Sample IRS Phishing E-Mail
Sample IRS Phishing E-Mail
In 1990, Garth Brooks sang about his “friends in low places.”

Sorry Garth, I can’t relate.

Thanks to the magic of e-mail, I’ve discovered that I have quite a few friends in really high places.

There’s Dr. Mohamed Achour, the Nigerian Prince who values my friendship so much that he wants to wire me $4.5 million – no questions asked.

And let us not forget Mr. Mohammed Omar, Secretary to the Manager of the Foreign Remittance Department of an unspecified bank in Senegal. Mr. Omar wants my help in smuggling $20 million out of his country and into the safe haven that is the U.S. Banking System (does he not watch the news?).

Although their BLATANT MISUSE OF THE CAPS LOCK KEY and butchered English can get annoying, my foreign friends really don’t ask for much. Just a return e-mail. And a bank account number.

If you have an e-mail account, I’m guessing you have run into some of these characters too.

Now that everyone has caught onto the “strange guy needs to move money out of the country” scam, fraudsters are turning to more sophisticated methods in their never-ending attempt to pry sensitive data like social security numbers and banking information from unsuspecting computer users.

One particularly effective method is the “phishing” e-mail. These messages, which look like legitimate communications from actual companies, harvest personal information in a couple of ways. A typical phishing e-mail will contain a link along with a message asking the recipient to update their account information. Once the link is clicked, the user is redirected to a site where they are instructed to put in their personal data, which then goes directly to the scammers. A second variation installs spyware and other malicious software onto the user’s computer if they click the links contained in the message.

For spammers, the success of any phishing e-mail is predicated on fear. If a recipient is scared into believing that a problem really does exist, they will be more likely to follow the dangerous links.

That’s why the latest phishing e-mail, a spoof of an IRS notice of underreported income, could turn out to be a big headache for a lot of people.

The fake IRS e-mail arrives in inboxes with the subject of “Notice of Underreported Income.” The sender name shows up as “Internal Revenue Service.”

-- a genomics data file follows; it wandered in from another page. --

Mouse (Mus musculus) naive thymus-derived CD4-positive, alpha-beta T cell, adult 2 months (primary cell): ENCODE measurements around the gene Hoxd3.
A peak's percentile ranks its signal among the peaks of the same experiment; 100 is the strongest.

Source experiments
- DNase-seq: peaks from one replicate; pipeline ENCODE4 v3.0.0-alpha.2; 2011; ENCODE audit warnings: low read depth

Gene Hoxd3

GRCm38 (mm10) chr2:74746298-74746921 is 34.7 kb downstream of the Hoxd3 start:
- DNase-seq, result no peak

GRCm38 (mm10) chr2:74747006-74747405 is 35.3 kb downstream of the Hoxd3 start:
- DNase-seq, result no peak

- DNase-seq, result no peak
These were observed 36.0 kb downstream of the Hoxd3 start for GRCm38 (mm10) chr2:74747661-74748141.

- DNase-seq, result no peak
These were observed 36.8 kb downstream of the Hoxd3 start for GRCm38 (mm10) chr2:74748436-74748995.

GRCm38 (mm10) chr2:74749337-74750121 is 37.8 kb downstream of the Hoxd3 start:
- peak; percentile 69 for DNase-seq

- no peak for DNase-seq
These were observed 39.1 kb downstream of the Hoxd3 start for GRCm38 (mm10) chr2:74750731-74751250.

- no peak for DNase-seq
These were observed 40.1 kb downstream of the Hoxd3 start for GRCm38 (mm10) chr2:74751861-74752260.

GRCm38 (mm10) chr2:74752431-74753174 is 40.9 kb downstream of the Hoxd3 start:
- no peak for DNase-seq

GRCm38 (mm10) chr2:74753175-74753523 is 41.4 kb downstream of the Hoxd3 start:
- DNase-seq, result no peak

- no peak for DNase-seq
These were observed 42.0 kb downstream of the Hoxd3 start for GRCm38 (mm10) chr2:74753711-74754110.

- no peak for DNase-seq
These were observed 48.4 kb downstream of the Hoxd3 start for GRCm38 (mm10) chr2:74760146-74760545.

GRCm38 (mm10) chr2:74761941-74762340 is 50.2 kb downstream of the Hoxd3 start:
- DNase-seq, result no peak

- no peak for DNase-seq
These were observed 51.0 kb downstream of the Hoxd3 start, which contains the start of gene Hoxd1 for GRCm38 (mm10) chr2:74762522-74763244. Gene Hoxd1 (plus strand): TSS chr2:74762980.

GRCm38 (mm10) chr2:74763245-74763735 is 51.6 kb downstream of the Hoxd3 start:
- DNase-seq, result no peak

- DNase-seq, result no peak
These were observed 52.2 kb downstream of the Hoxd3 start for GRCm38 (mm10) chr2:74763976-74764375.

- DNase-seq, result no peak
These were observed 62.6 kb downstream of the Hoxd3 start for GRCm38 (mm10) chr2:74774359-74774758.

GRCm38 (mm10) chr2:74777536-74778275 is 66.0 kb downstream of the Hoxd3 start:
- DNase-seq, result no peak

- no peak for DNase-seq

Those two items are enough to give some people a heart-attack before they even open the e-mail.

Once opened, the e-mail instructs recipients to review their tax statement by clicking on a link supplied in the message. At that point, if you’re panicked enough to click the link, they’ve got you.

Thankfully, there are a few simple steps you can follow to avoid becoming a victim of phishing e-mails, like the IRS Notice of Underreported Income.

Never Divulge Personal Information Via E-Mail

No legitimate company or governmental entity is going to request detailed personal financial information from you via e-mail. Ever. As such, you should never give up this information just because an e-mail asks you to. If you ever have any doubt about the status of your account due to an e-mail you’ve received, pick up the phone and call the company directly or visit the company’s website (but not through the suspected e-mail). Most corporate sites have pages warning their customers of the various phishing scams that are circulating.

Keep Your Internet Browser and Virus Software Updated

The latest versions of Microsoft Internet Explorer (7.0 and up) and Firefox (3.0) contain anti-phishing toolbars that can protect you from fraudsters. These browsers cross-check the sites you are visiting or the links you are clicking against a database of known phishing sites. Should you venture down an unsafe path, you’ll get a friendly warning.

Help Cut the Phishing Line

You can help stop the scammers by sending the phishing e-mails you receive to federal authorities, who will then use the information to track down criminals. and are two e-mail addresses that accept your forwarded phishing e-mails. When forwarding the e-mails, always send the entire original message and leave the subject line intact.

By following these guidelines, and exercising a little common sense, you should be able to avoid falling victim to internet phishing scammers – at least until they come up with something else. Which, you can be sure will happen sooner or later.